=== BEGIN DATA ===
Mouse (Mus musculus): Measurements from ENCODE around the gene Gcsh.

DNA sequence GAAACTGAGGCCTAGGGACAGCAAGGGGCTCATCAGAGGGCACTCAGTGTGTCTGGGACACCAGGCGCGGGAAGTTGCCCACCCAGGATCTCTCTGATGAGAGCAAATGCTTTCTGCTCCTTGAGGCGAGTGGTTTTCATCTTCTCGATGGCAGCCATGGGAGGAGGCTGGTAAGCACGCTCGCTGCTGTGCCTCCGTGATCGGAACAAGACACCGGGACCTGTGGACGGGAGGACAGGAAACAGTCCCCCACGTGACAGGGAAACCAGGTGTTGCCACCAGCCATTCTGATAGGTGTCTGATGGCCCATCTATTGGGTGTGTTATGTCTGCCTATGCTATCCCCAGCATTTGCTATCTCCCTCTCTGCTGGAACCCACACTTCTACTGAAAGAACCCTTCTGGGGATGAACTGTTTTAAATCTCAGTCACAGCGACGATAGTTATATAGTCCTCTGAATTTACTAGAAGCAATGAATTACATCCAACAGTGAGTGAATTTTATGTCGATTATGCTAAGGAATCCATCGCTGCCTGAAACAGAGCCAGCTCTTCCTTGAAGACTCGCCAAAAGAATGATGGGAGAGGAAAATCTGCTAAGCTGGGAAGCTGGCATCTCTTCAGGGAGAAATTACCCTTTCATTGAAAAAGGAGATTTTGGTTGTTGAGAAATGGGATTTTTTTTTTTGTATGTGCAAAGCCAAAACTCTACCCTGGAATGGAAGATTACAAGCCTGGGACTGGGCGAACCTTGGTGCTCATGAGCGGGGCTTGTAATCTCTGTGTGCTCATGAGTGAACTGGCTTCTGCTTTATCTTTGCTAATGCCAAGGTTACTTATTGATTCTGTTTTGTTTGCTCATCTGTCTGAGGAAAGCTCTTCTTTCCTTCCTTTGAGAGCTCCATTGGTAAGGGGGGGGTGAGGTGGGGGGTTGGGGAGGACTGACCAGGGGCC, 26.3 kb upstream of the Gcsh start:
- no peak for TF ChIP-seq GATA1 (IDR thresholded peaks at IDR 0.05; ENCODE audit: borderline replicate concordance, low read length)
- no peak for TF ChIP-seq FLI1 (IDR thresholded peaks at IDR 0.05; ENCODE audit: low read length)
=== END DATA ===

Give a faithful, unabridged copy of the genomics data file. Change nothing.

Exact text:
Mouse (Mus musculus): Measurements from ENCODE around the gene Gcsh.

DNA sequence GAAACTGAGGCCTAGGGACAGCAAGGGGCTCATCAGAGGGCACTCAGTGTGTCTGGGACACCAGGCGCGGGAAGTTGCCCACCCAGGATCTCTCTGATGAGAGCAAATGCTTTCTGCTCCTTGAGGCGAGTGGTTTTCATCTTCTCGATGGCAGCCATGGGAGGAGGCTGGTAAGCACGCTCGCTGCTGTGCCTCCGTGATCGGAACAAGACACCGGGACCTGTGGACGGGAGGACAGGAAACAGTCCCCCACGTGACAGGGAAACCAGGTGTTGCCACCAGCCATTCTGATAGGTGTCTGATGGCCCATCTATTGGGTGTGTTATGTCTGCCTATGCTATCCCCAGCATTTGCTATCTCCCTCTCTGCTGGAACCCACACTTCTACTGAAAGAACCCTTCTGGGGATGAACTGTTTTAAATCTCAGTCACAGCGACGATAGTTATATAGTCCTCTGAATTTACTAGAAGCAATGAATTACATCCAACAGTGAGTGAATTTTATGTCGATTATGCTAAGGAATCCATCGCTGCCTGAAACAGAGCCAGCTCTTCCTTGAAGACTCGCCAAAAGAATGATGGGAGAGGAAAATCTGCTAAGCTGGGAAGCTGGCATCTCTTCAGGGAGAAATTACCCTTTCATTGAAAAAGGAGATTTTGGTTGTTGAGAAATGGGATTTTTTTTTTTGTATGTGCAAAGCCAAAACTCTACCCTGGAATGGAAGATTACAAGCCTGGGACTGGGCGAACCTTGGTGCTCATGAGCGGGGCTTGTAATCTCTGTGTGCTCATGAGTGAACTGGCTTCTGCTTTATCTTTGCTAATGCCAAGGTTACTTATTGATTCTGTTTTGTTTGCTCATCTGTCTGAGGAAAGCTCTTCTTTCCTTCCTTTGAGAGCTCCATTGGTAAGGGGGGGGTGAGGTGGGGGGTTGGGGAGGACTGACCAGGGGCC, 26.3 kb upstream of the Gcsh start:
- no peak for TF ChIP-seq GATA1 (IDR thresholded peaks at IDR 0.05; ENCODE audit: borderline replicate concordance, low read length)
- no peak for TF ChIP-seq FLI1 (IDR thresholded peaks at IDR 0.05; ENCODE audit: low read length)